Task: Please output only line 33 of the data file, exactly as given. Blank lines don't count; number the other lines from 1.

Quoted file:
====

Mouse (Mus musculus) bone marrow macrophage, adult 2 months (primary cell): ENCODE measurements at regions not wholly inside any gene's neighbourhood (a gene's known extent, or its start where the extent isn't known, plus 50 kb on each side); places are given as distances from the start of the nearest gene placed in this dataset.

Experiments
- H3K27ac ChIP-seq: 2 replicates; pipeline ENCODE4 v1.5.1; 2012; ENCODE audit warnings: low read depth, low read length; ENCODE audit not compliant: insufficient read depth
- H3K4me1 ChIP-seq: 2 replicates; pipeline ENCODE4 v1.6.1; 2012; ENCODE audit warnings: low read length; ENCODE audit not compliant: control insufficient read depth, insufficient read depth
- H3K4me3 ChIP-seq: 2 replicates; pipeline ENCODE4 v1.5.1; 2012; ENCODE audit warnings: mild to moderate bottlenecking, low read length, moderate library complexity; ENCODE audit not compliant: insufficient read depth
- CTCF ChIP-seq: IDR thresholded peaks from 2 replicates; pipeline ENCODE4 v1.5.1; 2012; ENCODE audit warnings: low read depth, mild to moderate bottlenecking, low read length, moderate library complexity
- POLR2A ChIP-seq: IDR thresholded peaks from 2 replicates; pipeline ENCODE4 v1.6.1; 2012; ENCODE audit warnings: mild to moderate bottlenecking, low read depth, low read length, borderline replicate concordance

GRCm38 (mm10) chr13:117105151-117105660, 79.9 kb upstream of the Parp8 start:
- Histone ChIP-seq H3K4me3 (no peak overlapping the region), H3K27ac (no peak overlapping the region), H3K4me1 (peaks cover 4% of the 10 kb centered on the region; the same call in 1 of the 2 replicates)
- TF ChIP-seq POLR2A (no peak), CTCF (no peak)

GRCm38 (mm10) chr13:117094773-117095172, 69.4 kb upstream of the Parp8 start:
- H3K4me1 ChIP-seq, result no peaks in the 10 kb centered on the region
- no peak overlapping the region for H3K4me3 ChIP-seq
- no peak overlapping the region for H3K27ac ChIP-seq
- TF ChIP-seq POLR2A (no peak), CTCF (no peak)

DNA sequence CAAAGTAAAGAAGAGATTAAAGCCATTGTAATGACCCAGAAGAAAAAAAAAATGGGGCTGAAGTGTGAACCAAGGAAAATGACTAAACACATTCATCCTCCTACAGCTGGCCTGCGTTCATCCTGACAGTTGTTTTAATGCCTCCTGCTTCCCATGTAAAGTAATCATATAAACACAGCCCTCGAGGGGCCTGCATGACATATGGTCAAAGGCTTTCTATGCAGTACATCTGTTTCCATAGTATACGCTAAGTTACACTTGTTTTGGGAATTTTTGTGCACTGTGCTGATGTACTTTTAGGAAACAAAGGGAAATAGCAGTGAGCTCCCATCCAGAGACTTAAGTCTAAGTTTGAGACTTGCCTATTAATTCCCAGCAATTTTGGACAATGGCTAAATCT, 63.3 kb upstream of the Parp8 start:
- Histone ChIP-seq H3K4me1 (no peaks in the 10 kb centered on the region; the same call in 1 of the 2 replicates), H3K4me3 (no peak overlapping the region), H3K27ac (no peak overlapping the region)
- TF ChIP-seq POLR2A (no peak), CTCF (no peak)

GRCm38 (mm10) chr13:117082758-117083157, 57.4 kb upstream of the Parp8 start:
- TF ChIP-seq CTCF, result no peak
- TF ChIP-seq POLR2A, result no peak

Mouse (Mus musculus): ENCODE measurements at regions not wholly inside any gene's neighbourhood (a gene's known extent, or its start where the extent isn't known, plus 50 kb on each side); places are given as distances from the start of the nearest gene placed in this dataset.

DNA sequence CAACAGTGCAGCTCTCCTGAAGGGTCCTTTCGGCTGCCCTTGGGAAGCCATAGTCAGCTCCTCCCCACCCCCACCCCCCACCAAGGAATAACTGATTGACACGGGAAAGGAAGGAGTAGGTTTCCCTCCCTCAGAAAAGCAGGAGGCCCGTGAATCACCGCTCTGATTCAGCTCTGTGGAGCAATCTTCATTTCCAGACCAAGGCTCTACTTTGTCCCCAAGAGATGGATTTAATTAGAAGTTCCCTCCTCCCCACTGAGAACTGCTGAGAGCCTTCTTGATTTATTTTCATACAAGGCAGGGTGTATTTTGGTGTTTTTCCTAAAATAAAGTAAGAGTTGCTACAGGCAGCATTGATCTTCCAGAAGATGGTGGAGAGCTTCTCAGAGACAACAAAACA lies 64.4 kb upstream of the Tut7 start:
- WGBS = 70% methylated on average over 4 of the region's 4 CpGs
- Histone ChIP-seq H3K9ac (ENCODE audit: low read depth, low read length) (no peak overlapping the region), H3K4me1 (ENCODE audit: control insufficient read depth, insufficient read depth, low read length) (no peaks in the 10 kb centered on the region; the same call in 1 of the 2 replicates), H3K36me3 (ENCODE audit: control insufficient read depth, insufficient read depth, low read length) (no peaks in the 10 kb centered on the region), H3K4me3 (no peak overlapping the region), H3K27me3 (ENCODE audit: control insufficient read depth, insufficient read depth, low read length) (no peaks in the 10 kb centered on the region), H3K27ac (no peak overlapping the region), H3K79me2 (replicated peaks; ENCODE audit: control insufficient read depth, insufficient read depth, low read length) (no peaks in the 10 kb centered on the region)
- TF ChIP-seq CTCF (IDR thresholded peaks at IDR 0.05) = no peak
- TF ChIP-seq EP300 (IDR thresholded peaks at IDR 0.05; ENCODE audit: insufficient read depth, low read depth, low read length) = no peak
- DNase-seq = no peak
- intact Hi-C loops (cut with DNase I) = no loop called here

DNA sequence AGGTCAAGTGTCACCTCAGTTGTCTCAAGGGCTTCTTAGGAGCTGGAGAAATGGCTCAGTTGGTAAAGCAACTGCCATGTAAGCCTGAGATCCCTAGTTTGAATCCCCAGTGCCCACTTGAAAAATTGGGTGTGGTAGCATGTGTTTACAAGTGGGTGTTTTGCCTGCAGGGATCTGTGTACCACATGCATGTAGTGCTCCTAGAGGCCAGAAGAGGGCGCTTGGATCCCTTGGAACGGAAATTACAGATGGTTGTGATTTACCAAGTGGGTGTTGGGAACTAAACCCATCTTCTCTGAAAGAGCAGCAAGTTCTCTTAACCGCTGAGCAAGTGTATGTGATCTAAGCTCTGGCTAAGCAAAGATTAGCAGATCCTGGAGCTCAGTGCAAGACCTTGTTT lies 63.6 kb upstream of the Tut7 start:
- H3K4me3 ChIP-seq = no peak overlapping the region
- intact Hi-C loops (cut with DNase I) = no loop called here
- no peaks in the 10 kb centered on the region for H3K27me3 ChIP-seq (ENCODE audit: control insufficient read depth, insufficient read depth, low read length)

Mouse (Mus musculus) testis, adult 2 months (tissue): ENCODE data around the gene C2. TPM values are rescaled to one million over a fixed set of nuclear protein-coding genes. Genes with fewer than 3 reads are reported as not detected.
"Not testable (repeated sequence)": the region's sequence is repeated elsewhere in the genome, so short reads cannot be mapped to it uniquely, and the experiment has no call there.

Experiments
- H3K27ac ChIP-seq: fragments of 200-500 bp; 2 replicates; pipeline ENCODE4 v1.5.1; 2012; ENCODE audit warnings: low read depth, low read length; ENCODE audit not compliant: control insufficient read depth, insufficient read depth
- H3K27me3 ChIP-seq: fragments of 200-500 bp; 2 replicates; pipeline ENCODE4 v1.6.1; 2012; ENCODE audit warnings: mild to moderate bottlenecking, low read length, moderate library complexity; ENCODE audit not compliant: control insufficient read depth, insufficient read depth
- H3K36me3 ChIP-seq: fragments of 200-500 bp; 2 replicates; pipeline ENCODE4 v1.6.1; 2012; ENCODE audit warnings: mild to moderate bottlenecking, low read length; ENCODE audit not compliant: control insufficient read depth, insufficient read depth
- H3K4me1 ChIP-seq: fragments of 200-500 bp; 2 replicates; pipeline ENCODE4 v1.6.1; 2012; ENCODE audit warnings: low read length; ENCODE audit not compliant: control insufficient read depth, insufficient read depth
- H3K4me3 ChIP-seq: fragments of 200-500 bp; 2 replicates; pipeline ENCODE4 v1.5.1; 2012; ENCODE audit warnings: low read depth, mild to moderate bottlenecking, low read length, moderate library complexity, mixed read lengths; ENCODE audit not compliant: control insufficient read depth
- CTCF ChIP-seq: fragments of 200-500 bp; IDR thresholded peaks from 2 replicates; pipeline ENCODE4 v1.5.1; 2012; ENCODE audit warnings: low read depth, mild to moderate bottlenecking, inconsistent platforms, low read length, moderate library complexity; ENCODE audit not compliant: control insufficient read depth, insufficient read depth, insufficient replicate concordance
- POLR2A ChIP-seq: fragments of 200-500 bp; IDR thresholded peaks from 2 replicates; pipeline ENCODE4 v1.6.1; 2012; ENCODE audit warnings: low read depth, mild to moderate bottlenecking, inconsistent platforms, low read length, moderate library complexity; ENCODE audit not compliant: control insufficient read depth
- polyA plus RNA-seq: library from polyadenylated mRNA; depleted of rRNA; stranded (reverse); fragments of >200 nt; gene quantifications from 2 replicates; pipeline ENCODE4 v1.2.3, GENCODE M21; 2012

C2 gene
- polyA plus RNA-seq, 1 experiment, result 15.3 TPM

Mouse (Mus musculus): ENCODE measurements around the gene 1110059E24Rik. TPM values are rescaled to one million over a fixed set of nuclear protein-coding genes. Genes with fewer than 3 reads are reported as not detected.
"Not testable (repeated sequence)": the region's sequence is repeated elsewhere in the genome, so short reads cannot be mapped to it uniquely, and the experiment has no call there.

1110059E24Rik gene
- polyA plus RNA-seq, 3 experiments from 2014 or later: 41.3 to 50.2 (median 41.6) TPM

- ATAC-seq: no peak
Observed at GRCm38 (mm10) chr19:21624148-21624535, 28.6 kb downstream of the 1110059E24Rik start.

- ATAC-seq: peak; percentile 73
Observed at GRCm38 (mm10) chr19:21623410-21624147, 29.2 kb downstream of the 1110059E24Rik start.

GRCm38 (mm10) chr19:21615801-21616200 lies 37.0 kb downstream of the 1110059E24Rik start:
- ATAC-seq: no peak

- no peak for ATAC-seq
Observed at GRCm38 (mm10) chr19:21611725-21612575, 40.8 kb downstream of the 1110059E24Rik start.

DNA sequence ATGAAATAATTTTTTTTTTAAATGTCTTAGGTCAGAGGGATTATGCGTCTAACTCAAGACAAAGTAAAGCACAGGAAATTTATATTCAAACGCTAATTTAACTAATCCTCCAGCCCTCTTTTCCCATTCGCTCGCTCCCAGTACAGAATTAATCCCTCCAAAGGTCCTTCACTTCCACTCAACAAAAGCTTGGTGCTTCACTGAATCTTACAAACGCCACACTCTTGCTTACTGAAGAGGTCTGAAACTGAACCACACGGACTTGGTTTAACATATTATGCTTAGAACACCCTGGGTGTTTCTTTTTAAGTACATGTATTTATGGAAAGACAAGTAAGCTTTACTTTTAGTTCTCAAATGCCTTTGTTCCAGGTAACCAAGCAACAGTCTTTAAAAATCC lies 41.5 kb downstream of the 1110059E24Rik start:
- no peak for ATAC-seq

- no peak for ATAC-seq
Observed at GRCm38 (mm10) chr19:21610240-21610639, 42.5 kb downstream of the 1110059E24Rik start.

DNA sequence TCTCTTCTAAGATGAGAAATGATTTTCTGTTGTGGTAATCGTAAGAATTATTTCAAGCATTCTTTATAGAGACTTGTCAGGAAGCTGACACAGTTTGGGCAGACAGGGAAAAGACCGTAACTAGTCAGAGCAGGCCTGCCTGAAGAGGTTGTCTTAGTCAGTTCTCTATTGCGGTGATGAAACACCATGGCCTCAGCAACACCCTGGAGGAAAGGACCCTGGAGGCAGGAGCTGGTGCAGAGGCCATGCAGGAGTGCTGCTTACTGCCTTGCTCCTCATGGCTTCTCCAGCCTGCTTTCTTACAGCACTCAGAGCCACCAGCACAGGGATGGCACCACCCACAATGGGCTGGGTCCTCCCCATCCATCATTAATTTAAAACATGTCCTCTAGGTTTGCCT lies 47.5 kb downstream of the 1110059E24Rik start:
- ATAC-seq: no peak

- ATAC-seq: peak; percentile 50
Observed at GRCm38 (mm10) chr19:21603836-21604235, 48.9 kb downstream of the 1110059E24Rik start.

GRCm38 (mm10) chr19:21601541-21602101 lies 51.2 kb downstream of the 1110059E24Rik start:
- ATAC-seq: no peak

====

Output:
- no peaks in the 10 kb centered on the region for H3K27me3 ChIP-seq (ENCODE audit: control insufficient read depth, insufficient read depth, low read length)